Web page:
"The active regions, the sunspots, get a lot of attention," Morgan said. "But in fact, they're only a small area of the whole sun."

According to the study, looking at the quiet-sun area of the corona allows scientists to understand more about the outermost layer of the star, which, in turn, can help them better grasp other important phenomena. For instance, a clearer understanding of how the quiet sun changes over time and across the star's surface will give scientists insight into what kind of light or heat output Earth will receive over a solar cycle. This matters for many reasons, one of which is that an excess of ultraviolet exposure on human skin, for instance, can cause cellular damage.

This image shows the solar corona's temperature and emission measure (EM) in January 2011. It is an analysis of extreme ultraviolet waves from the Atmospheric Imaging Assembly on the Solar Dynamic Observatory. (Image credit: NASA AIA/SDO/H. Morgan/Aberystwyth University)

To gain a clearer picture of what was going on, Morgan looked at data from three different instruments on the SDO.

"We are actually looking at a lot of layers at the same time, and they may be at different temperatures, so it is not as simple as being able to hold some instrument up and get one temperature," he said. "What we do, in fact, is look at lots of different wavelengths and use this information to try to estimate the distribution of temperatures we are looking at. So, it could be quite a wide [range]: You could have plasma at a million degrees [Celsius], and also, along the same line, you could have plasma at 2 million degrees [Celsius]."

This type of measurement is known as the differential emission measure. By estimating how the plasma in the corona is distributed, scientists can get a big-picture view of the sun's dynamics and their consequences.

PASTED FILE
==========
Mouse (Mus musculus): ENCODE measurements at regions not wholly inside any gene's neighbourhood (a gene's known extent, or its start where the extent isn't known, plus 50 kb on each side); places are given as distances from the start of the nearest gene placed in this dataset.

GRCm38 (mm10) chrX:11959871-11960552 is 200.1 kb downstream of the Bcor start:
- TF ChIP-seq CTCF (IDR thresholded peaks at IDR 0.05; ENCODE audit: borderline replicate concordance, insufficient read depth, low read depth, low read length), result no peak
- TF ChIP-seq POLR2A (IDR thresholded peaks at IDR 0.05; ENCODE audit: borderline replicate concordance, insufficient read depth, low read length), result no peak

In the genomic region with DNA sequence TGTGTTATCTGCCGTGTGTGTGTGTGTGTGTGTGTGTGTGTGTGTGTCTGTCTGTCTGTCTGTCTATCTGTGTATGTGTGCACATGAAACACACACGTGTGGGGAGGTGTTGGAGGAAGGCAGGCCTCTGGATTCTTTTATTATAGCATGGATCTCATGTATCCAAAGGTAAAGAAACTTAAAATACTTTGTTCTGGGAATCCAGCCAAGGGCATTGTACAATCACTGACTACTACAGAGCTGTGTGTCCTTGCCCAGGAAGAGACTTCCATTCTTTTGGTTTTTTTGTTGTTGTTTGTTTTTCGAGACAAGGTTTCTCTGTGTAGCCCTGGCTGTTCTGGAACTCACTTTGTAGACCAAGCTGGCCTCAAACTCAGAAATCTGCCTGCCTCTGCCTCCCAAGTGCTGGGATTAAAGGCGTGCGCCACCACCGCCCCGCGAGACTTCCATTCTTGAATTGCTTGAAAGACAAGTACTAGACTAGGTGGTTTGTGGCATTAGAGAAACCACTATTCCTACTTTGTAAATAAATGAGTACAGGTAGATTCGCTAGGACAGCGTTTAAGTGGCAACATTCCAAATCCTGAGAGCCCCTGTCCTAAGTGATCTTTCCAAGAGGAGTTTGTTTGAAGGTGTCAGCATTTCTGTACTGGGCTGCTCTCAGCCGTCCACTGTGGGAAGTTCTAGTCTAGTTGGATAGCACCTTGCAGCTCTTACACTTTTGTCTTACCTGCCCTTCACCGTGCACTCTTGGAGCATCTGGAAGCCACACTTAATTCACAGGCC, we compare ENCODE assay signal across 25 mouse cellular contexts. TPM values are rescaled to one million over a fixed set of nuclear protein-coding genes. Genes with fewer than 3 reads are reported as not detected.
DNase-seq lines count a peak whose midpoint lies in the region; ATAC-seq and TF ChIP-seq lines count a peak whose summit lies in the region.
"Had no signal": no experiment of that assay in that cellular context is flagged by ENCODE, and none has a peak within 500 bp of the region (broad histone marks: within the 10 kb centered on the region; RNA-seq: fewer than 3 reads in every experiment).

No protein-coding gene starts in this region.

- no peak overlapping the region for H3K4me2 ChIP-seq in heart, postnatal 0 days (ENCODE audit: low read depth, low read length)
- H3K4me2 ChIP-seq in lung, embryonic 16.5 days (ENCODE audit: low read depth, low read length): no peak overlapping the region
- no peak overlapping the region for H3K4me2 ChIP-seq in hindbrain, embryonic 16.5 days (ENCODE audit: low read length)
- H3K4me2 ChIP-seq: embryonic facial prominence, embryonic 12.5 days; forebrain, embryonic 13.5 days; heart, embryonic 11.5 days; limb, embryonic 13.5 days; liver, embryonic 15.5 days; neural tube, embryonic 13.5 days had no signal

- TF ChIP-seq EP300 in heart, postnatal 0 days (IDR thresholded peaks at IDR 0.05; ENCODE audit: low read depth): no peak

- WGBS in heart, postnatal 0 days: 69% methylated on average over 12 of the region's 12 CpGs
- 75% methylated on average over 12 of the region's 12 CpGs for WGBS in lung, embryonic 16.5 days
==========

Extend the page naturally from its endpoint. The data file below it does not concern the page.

In the future, Morgan hopes researchers will probe the quiet sun's temperature distributions in more detail, to learn what else the less-active regions can reveal about the nature of the sun.

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Doris Elin Urrutia
Contributing Writer

Doris is a science journalist and contributor. She received a B.A. in Sociology and Communications at Fordham University in New York City. Her first work was published in collaboration with London Mining Network, where her love of science writing was born. Her passion for astronomy started as a kid when she helped her sister build a model solar system in the Bronx. She got her first shot at astronomy writing as a editorial intern and continues to write about all things cosmic for the website. Doris has also written about microscopic plant life for Scientific American’s website and about whale calls for their print magazine. She has also written about ancient humans for Inverse, with stories ranging from how to recreate Pompeii’s cuisine to how to map the Polynesian expansion through genomics. She currently shares her home with two rabbits. Follow her on twitter at @salazar_elin.